19
Feb
11

time stands still (storm clouds & other weather patterns)

the contents of a purple spiral notebook started this:

not all revolutions are organized, some are more organic, & as they develop momentum they attract more & more participants (often without even knowing they are part of this revolution.)  such is my case.  oh, i knew something had changed (& changed dramatically,) but if you had asked me at the time, say shortly after september 1973, how i felt about being a part of this major shift in the social fabric of our country, i would have had to say, “what shift?”

i only knew what had happened to me.  none of my friends were political, although we knew we wielded a certain power (& still do) & maybe we were cognizant of a force, an energy that propelled our lives as a group; we were more vocal, less afraid, ready to stand & fight if needed (we did, respect followed.)  we were suddenly everywhere.

one of the reasons, i believe, that the movie “the wizard of oz” is a favorite of so many of my fellows (& fellowettes, if i may) is that dramatic shift in tone from the black & white kansas scenes & *bam!* like that, the technicolor of oz.  that well describes what was happening in cities around the country after the new york summer of 1969 & the stonewall uprising.    lives lived in black & white were suddenly awash in color.  you may not be able to grasp the difference or even care, but i’ll tell you this, it was grand.  it was liberating, it was freedom,  it was ownership, it was time.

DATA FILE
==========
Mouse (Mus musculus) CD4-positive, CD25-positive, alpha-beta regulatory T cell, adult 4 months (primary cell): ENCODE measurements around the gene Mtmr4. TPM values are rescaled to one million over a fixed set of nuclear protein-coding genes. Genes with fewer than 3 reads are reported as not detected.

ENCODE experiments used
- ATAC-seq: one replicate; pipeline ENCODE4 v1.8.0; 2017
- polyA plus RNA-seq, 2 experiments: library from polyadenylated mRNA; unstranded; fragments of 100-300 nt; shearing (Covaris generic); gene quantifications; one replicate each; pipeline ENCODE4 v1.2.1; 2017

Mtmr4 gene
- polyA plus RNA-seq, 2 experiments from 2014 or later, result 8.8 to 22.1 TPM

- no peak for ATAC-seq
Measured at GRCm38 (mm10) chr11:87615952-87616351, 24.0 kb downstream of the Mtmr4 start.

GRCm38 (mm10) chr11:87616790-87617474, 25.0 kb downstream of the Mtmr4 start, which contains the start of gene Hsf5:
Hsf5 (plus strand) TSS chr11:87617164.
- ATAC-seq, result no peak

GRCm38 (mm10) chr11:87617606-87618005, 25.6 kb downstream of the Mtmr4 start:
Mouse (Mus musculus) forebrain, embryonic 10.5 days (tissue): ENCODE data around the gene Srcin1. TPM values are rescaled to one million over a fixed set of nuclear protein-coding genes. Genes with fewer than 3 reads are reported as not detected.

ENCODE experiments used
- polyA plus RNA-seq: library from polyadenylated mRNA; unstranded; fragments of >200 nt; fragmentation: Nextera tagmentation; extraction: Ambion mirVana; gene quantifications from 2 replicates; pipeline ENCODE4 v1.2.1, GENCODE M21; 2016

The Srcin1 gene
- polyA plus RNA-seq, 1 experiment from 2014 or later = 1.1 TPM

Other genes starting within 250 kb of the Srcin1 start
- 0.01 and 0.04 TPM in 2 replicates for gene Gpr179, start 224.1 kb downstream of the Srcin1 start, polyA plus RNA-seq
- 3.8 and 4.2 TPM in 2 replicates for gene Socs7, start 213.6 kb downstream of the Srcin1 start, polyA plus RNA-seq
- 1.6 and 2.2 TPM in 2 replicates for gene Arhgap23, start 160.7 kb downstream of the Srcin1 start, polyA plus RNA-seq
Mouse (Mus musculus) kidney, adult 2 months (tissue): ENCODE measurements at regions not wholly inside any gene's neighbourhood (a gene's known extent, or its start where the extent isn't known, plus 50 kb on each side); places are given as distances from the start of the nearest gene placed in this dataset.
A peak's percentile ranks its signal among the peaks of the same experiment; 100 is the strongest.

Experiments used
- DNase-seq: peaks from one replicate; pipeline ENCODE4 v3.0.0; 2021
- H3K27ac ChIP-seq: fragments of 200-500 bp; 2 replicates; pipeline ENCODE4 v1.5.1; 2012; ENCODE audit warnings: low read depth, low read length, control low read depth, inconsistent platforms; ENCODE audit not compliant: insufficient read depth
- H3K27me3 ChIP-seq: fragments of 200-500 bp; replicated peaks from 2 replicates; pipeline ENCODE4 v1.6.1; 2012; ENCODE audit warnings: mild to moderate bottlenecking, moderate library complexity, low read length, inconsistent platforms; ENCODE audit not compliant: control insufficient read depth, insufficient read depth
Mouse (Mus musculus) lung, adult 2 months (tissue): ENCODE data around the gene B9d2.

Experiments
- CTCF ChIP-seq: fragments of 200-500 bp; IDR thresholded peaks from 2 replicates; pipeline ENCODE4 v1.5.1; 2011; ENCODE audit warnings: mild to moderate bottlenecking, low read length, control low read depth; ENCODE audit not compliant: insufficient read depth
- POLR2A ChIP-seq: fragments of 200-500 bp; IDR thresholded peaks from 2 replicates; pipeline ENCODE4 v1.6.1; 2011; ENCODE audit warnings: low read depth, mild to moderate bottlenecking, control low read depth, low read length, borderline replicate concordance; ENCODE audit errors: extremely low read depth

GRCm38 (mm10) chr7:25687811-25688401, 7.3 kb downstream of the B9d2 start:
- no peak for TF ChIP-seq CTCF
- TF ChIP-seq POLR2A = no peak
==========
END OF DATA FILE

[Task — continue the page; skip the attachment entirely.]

this change may not have seeped into the hinterland & consequently there was a great migration (a watershed, a deforestation, a culling); new arrivals everyday, trains, buses, beat-up old cars (& new ones too);  the ellis island were bars & restaurants & maybe a friend who had made the move the year before.

it seemed at once completely open & yet still hidden (the sex part.)  it was the attraction of one to another that dragged behind the social movement; there was still so much condemnation of the physical act hanging around inside our minds that moving our love to the front still seemed too difficult a task.

we could not reconcile our desire with our upbringing.  (substitute the plural for the singular.) at first i fell in love (a lot,) but not everyone fell in love with me, which i could not understand in light of the revolutionary zeal swirling around us.  wasn’t it supposed to be different?  why would we want what they had?  but there were these barriers, social, political, cultural that many of us still carted around & threw down around us when the need arose (and oftentimes when it did not.)

although i had a rich circle of friends (not money-rich, well some, but mostly we were all working, scraping by, there were still road blocks to hiring in fields outside of what was expected: waiter, hairdresser, florist, designer, clothing salesman,) i often found myself alone.  i walked along the lake shore, i rode my bike along the lake shore, i took the bus along the lake shore, i sat in my studio apartment on the 11th floor & watched the sun set in the west.